מַתְנִי׳ הַמּוֹכֵר אֶת הַחֲמוֹר מָכַר אֶת הַסְּיָח מָכַר אֶת הַפָּרָה לֹא מָכַר אֶת בְּנָהּ מָכַר אַשְׁפָּה מָכַר זִבְלָהּ מָכַר בּוֹר מָכַר מֵימֶיהָ מָכַר כַּוֶּורֶת מָכַר דְּבוֹרִים מָכַר שׁוֹבָךְ מָכַר יוֹנִים: MISHNA: One who sells a female donkey has sold its foal along with it. But one who sold a cow has not sold its young. One who sold a dunghill has sold its manure. One who sold a cistern has sold its water. One who sold a beehive has sold the bees in it, and likewise one who sold a dovecote has sold the doves.
גְּמָ׳ הֵיכִי דָמֵי אִי דְּאָמַר לֵיהּ הִיא וּבְנָהּ אֲפִילּוּ פָּרָה וּבְנָהּ נָמֵי אִי דְּלָא אָמַר לֵיהּ הִיא וּבְנָהּ אֲפִילּוּ חֲמוֹר נָמֵי לָא GEMARA: The mishna teaches that if one sells a donkey he has sold its foal, but if one sells a cow he has not sold its calf. The Gemara asks: What are the circumstances? If this is a case where the seller says to the buyer that he is selling it and its young, even the cow and its young should be sold as well. If this is a case where he does not say to him that he is selling it and its young, even the donkey should not be sold with its foal.
אָמַר רַב פָּפָּא דְּאָמַר לֵיהּ חֲמוֹר מְנִיקָה וּפָרָה מְנִיקָה אֲנִי מוֹכֵר לָךְ בִּשְׁלָמָא פָּרָה אִיכָּא לְמֵימַר לַחֲלָבָהּ בָּעֵי לַהּ אֶלָּא חֲמוֹר מַאי קָאָמַר לֵיהּ שְׁמַע מִינַּהּ הִיא וּבְנָהּ קָאָמַר לֵיהּ וְאַמַּאי קָרֵי לֵיהּ סְיָח שֶׁמְּהַלֵּךְ אַחַר סִיחָה נָאָה Rav Pappa said: This is referring to a case where the seller said to the buyer: I am selling you a nursing donkey, or: I am selling you a nursing cow. Granted, with regard to the cow, one could say that he needs it for its milk, and the suckling calf would not necessarily be included in the sale. But with regard to the donkey, for what reason is he saying to him that the donkey is nursing? Since he does not need the milk of a donkey, learn from here that he is saying to him that he is selling it and its young. The Gemara adds tangentially: And why does the mishna call a donkey foal a seyaḥ? It is because it follows after and obeys pleasant talk [siḥa], whereas an old donkey must be led forcibly.
אָמַר רַבִּי שְׁמוּאֵל בַּר נַחְמָן אָמַר רַבִּי יוֹחָנָן מַאי דִּכְתִיב עַל כֵּן יֹאמְרוּ הַמֹּשְׁלִים וְגוֹ׳ The Gemara cites a related discussion. Rabbi Shmuel bar Naḥman says that Rabbi Yoḥanan says: What is the meaning of that which is written: “Therefore they that speak in parables [hamoshlim] say: Come to Heshbon! Let the city [ir] of Sihon be built and established! For a fire is gone out of Heshbon, a flame from the city of Sihon; it has devoured Ar of Moab, the lords of the high places of Arnon” (Numbers 21:27–28)?
הַמֹּשְׁלִים אֵלּוּ הַמּוֹשְׁלִים בְּיִצְרָם בּוֹאוּ חֶשְׁבּוֹן בּוֹאוּ וּנְחַשֵּׁב חֶשְׁבּוֹנוֹ שֶׁל עוֹלָם הֶפְסֵד מִצְוָה כְּנֶגֶד שְׂכָרָהּ וּשְׂכַר עֲבֵירָה כְּנֶגֶד הֶפְסֵדָהּ The Gemara interprets these verses homiletically. “Hamoshlim”; these are the people who rule over [hamoshlim] their evil inclination. They will say: “Come to Heshbon,” meaning: Come and let us calculate the account of [ḥeshbono] the world, i.e., the financial loss incurred by the fulfillment of a mitzva in contrast to its reward, and the reward for committing a transgression, i.e., the pleasure and gain received, in contrast to the loss it entails.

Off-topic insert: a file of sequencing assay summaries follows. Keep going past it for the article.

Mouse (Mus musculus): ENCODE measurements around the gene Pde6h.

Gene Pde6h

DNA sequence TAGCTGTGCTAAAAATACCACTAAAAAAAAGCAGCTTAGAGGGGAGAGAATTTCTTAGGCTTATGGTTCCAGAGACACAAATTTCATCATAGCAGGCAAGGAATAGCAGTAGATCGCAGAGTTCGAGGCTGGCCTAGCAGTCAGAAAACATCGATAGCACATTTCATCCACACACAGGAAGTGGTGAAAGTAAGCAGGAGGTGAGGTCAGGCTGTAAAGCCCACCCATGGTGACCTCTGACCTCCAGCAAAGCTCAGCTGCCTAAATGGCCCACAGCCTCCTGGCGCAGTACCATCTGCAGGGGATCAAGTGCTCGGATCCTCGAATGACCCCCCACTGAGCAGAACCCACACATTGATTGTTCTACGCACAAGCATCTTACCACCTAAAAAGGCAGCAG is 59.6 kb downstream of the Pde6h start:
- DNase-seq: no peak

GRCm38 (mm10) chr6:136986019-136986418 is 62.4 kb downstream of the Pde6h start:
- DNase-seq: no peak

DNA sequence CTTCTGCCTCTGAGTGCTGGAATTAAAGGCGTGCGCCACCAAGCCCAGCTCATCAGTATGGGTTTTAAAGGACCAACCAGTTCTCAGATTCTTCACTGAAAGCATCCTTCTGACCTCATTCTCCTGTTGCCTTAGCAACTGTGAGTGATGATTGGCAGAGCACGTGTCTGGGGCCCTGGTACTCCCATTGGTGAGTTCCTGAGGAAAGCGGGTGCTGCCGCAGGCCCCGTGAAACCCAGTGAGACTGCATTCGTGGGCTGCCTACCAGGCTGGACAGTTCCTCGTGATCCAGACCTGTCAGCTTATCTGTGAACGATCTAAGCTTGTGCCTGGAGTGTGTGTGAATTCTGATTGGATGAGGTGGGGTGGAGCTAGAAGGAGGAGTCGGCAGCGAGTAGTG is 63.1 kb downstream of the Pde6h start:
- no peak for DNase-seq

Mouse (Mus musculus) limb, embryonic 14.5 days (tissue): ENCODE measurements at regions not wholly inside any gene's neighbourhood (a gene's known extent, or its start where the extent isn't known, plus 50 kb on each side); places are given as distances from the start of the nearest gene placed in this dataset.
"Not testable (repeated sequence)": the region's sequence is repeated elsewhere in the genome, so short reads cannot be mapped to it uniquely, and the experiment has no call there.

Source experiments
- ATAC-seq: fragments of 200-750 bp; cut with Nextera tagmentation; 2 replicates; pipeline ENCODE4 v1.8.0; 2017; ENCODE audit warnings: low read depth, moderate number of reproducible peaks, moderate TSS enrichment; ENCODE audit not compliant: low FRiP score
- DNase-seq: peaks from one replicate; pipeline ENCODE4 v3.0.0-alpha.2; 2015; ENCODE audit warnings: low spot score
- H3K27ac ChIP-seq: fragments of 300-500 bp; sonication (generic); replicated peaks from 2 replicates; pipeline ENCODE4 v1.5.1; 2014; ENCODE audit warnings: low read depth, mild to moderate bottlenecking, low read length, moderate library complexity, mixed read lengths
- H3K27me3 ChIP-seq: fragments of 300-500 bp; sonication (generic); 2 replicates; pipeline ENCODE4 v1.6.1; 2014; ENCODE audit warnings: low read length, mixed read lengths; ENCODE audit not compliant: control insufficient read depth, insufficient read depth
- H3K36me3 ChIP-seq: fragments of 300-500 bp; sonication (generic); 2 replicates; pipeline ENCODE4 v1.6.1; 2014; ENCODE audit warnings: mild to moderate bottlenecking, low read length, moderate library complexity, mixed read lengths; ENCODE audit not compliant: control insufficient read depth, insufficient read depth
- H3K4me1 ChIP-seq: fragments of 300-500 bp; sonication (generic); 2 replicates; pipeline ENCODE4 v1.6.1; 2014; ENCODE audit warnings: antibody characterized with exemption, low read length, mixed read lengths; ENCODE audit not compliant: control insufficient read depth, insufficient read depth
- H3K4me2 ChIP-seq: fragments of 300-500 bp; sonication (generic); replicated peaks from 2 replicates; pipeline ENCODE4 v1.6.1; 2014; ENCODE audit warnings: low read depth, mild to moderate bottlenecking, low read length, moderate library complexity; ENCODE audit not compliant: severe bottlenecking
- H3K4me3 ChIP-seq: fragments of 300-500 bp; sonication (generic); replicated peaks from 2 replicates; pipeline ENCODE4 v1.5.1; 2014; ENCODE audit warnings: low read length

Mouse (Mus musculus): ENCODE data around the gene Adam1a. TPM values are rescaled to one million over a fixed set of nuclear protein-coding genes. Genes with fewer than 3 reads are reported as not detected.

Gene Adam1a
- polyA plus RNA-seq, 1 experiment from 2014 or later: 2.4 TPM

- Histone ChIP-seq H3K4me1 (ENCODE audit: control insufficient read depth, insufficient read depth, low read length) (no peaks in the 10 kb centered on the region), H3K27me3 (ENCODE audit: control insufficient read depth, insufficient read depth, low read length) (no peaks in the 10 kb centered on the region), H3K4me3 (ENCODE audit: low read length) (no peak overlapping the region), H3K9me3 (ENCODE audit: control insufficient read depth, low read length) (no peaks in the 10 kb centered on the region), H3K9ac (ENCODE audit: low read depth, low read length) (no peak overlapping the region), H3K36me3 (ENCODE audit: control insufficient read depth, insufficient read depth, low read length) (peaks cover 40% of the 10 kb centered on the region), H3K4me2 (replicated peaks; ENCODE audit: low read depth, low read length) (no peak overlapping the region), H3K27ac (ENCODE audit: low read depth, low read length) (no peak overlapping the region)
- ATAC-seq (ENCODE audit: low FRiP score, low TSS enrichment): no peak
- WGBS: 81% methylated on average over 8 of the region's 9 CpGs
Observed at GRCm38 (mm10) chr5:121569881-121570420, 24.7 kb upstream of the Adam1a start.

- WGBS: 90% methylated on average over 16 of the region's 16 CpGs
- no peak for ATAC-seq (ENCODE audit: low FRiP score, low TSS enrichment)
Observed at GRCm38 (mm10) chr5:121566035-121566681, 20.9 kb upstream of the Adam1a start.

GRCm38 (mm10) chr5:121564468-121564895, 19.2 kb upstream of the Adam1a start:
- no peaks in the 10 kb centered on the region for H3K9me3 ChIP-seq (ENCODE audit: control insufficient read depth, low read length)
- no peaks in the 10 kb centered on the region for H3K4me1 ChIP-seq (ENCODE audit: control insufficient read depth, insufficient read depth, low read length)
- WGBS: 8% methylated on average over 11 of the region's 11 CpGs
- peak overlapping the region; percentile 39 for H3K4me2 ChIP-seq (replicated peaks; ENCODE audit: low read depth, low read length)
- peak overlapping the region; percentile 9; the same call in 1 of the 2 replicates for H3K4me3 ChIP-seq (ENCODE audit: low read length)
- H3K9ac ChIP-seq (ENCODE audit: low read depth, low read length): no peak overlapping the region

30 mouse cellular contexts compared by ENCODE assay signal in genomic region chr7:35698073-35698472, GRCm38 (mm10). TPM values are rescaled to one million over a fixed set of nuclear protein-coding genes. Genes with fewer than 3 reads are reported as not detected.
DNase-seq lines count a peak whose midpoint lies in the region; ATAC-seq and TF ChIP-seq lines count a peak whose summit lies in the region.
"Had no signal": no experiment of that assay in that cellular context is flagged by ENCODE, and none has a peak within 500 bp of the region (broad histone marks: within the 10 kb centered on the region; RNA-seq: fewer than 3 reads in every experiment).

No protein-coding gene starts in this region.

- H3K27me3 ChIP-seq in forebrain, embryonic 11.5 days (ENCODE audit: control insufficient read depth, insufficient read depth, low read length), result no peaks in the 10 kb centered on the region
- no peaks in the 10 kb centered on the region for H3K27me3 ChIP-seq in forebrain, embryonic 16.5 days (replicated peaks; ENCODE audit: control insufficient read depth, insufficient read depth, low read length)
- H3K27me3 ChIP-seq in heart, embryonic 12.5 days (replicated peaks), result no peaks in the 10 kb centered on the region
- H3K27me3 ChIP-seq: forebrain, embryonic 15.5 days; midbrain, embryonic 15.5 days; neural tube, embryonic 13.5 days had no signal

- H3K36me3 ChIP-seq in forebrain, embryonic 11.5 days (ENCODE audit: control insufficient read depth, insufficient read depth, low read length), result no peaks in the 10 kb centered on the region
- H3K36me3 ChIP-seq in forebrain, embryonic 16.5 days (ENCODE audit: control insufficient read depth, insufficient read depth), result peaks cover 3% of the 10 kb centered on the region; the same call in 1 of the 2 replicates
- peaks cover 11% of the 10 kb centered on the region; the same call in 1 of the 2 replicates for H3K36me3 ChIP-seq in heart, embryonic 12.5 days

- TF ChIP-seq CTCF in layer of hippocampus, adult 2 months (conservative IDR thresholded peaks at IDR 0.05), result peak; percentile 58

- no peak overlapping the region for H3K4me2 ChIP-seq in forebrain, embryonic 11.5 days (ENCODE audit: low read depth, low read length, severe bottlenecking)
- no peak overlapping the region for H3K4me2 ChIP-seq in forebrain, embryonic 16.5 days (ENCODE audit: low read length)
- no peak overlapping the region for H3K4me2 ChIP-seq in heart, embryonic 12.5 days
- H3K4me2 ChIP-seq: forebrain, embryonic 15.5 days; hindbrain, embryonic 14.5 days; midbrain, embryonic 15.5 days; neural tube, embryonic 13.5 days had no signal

תִּבָּנֶה וְתִכּוֹנֵן אִם אַתָּה עוֹשֶׂה כֵּן תִּבָּנֶה בָּעוֹלָם הַזֶּה וְתִכּוֹנֵן לָעוֹלָם הַבָּא עִיר סִיחוֹן אִם מֵשִׂים אָדָם עַצְמוֹ כְּעַיִר זֶה שֶׁמְּהַלֵּךְ אַחַר סִיחָה נָאָה מָה כְּתִיב אַחֲרָיו כִּי אֵשׁ יָצְאָה מֵחֶשְׁבּוֹן וְגוֹ׳ תֵּצֵא אֵשׁ מִמְּחַשְּׁבִין וְתֹאכַל אֶת שֶׁאֵינָן מְחַשְּׁבִין “Let it be built and established” means that if you make this calculation, you will be built in this world and you will be established in the World-to-Come. The phrase “city [ir] of Sihon” means that if a person fashions himself like this young donkey [ayir] that follows after pleasant talk [siḥa], i.e., if one is easily tempted to listen to his inclination, what is written after it? “For a fire is gone out of Heshbon…it has devoured,” i.e., a fire will go out from those who calculate the effect of their deeds in the world, and will consume those who do not calculate and examine their ways but instead do as they please.
וְלֶהָבָה מִקִּרְיַת סִיחֹן מִקִּרְיַת צַדִּיקִים שֶׁנִּקְרְאוּ שִׂיחִין אָכְלָה עָר מוֹאָב זֶה הַמְהַלֵּךְ אַחַר יִצְרוֹ כְּעַיִר זֶה שֶׁמְּהַלֵּךְ אַחַר סִיחָה נָאָה בַּעֲלֵי בָּמוֹת אַרְנֹן אֵלּוּ גַּסֵּי הָרוּחַ דְּאָמַר מָר כׇּל אָדָם שֶׁיֵּשׁ בּוֹ גַּסּוּת הָרוּחַ נוֹפֵל בְּגֵיהִנָּם A similar interpretation applies to the continuation of the verse: “A flame from the city of Sihon”; this means that a flame will come from the city of righteous people, who are called trees [siḥin]. “It has devoured Ar of Moab”; this is referring to one who follows after his inclination like this young donkey [ayir] that follows after pleasant talk. “The lords of the high places of Arnon”; this is referring to the arrogant. As the Master says: Every person who has arrogance in him will fall into Gehenna.
וַנִּירָם אָמַר רָשָׁע אֵין רָם אָבַד חֶשְׁבּוֹן אָבַד חֶשְׁבּוֹנוֹ שֶׁל עוֹלָם עַד דִּיבֹן אָמַר הַקָּדוֹשׁ בָּרוּךְ הוּא הַמְתֵּן עַד שֶׁיָּבֹא דִּין וַנַּשִּׁים The Gemara interprets a subsequent verse: “We have shot at them [vanniram], Heshbon is perished, even until Dibon, and we have laid waste even until Nophah, which reaches until Medeba” (Numbers 21:30). “Vanniram”; this indicates that the wicked person says: There is no higher [ein ram] power governing the world. “Heshbon is perished” means: The account [ḥeshbon] of the world has perished, i.e., they claim there is no accountability for one’s actions. “Even until Dibon [divon]”; the Holy One, Blessed be He, says: Wait until judgment comes [yavo din]. “And we have laid waste